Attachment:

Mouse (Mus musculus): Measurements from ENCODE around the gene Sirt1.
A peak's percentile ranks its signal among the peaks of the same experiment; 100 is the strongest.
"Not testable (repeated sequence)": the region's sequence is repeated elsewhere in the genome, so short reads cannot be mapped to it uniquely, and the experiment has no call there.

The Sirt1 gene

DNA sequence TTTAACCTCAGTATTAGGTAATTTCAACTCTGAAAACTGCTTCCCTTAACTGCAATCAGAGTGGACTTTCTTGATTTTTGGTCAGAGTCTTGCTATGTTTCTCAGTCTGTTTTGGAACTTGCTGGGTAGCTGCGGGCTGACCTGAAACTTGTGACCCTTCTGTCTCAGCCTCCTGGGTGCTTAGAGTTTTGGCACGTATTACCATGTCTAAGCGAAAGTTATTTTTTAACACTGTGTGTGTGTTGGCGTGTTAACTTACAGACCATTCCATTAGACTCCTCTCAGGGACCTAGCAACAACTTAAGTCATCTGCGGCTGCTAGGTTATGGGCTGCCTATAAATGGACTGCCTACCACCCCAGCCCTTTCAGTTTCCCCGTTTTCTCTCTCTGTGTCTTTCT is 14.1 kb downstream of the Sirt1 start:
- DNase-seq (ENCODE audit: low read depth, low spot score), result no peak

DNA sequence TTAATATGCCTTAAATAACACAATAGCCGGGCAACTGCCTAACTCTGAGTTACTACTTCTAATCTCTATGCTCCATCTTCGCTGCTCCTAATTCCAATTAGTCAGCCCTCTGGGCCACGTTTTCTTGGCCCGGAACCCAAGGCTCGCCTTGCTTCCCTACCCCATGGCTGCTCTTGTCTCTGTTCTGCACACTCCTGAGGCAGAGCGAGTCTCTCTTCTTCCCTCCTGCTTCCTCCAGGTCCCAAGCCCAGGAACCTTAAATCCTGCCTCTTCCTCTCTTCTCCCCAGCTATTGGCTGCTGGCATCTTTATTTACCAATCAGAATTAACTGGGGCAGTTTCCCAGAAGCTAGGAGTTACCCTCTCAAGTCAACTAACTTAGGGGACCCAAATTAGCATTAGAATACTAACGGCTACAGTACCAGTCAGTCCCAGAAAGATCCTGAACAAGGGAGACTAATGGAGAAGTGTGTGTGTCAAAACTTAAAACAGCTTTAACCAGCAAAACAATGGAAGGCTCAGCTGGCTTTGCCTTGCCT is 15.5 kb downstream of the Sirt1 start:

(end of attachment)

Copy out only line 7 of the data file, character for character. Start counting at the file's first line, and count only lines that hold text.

DNA sequence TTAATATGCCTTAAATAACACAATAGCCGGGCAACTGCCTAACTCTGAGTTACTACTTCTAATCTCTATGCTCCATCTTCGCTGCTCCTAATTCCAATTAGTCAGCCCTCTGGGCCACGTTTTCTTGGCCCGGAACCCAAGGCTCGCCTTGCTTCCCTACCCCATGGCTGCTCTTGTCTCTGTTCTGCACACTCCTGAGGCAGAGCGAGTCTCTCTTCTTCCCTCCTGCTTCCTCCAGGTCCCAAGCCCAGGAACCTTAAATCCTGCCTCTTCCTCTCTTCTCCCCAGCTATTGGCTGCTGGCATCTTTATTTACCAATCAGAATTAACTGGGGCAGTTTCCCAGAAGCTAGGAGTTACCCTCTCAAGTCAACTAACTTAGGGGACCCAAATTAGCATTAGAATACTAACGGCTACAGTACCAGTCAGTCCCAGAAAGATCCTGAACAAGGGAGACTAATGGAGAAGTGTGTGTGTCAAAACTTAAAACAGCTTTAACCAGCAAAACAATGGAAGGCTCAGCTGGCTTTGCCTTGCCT is 15.5 kb downstream of the Sirt1 start: